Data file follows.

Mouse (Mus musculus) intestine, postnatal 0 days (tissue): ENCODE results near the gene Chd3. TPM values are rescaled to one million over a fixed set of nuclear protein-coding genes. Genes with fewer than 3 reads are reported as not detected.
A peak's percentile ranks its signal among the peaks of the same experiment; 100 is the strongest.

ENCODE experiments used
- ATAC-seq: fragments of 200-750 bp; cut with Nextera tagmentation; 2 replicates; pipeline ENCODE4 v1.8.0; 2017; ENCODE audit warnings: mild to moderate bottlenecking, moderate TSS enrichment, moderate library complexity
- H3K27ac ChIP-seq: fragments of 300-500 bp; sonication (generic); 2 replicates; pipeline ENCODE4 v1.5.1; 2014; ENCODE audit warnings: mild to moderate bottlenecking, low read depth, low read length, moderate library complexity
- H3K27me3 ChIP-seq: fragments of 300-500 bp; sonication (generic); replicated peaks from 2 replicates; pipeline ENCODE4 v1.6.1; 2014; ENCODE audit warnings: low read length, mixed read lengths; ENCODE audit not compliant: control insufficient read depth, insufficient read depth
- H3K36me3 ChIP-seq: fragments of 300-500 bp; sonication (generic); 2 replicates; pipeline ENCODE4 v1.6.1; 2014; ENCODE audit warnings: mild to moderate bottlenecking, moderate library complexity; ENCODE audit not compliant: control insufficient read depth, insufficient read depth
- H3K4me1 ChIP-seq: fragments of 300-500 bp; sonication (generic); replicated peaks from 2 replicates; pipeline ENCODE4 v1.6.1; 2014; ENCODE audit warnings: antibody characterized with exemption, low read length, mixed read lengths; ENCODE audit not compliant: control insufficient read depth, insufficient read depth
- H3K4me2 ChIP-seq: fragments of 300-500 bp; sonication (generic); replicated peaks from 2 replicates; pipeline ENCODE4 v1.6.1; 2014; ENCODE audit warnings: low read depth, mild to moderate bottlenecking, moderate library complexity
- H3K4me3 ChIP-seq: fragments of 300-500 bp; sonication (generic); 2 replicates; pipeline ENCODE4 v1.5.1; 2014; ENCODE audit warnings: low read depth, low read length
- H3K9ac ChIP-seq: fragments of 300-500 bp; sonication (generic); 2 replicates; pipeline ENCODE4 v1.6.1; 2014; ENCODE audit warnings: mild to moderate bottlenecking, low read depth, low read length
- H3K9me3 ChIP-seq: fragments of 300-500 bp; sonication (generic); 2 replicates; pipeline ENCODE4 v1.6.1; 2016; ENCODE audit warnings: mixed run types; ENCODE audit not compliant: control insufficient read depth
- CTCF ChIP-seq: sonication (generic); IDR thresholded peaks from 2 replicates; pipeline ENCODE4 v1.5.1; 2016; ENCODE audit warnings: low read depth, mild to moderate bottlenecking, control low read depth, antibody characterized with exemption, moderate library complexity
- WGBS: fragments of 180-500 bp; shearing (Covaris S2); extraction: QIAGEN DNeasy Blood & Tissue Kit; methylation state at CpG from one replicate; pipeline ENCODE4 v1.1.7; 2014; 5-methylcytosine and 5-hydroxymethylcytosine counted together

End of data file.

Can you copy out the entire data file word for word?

Mouse (Mus musculus) intestine, postnatal 0 days (tissue): ENCODE results near the gene Chd3. TPM values are rescaled to one million over a fixed set of nuclear protein-coding genes. Genes with fewer than 3 reads are reported as not detected.
A peak's percentile ranks its signal among the peaks of the same experiment; 100 is the strongest.

ENCODE experiments used
- ATAC-seq: fragments of 200-750 bp; cut with Nextera tagmentation; 2 replicates; pipeline ENCODE4 v1.8.0; 2017; ENCODE audit warnings: mild to moderate bottlenecking, moderate TSS enrichment, moderate library complexity
- H3K27ac ChIP-seq: fragments of 300-500 bp; sonication (generic); 2 replicates; pipeline ENCODE4 v1.5.1; 2014; ENCODE audit warnings: mild to moderate bottlenecking, low read depth, low read length, moderate library complexity
- H3K27me3 ChIP-seq: fragments of 300-500 bp; sonication (generic); replicated peaks from 2 replicates; pipeline ENCODE4 v1.6.1; 2014; ENCODE audit warnings: low read length, mixed read lengths; ENCODE audit not compliant: control insufficient read depth, insufficient read depth
- H3K36me3 ChIP-seq: fragments of 300-500 bp; sonication (generic); 2 replicates; pipeline ENCODE4 v1.6.1; 2014; ENCODE audit warnings: mild to moderate bottlenecking, moderate library complexity; ENCODE audit not compliant: control insufficient read depth, insufficient read depth
- H3K4me1 ChIP-seq: fragments of 300-500 bp; sonication (generic); replicated peaks from 2 replicates; pipeline ENCODE4 v1.6.1; 2014; ENCODE audit warnings: antibody characterized with exemption, low read length, mixed read lengths; ENCODE audit not compliant: control insufficient read depth, insufficient read depth
- H3K4me2 ChIP-seq: fragments of 300-500 bp; sonication (generic); replicated peaks from 2 replicates; pipeline ENCODE4 v1.6.1; 2014; ENCODE audit warnings: low read depth, mild to moderate bottlenecking, moderate library complexity
- H3K4me3 ChIP-seq: fragments of 300-500 bp; sonication (generic); 2 replicates; pipeline ENCODE4 v1.5.1; 2014; ENCODE audit warnings: low read depth, low read length
- H3K9ac ChIP-seq: fragments of 300-500 bp; sonication (generic); 2 replicates; pipeline ENCODE4 v1.6.1; 2014; ENCODE audit warnings: mild to moderate bottlenecking, low read depth, low read length
- H3K9me3 ChIP-seq: fragments of 300-500 bp; sonication (generic); 2 replicates; pipeline ENCODE4 v1.6.1; 2016; ENCODE audit warnings: mixed run types; ENCODE audit not compliant: control insufficient read depth
- CTCF ChIP-seq: sonication (generic); IDR thresholded peaks from 2 replicates; pipeline ENCODE4 v1.5.1; 2016; ENCODE audit warnings: low read depth, mild to moderate bottlenecking, control low read depth, antibody characterized with exemption, moderate library complexity
- WGBS: fragments of 180-500 bp; shearing (Covaris S2); extraction: QIAGEN DNeasy Blood & Tissue Kit; methylation state at CpG from one replicate; pipeline ENCODE4 v1.1.7; 2014; 5-methylcytosine and 5-hydroxymethylcytosine counted together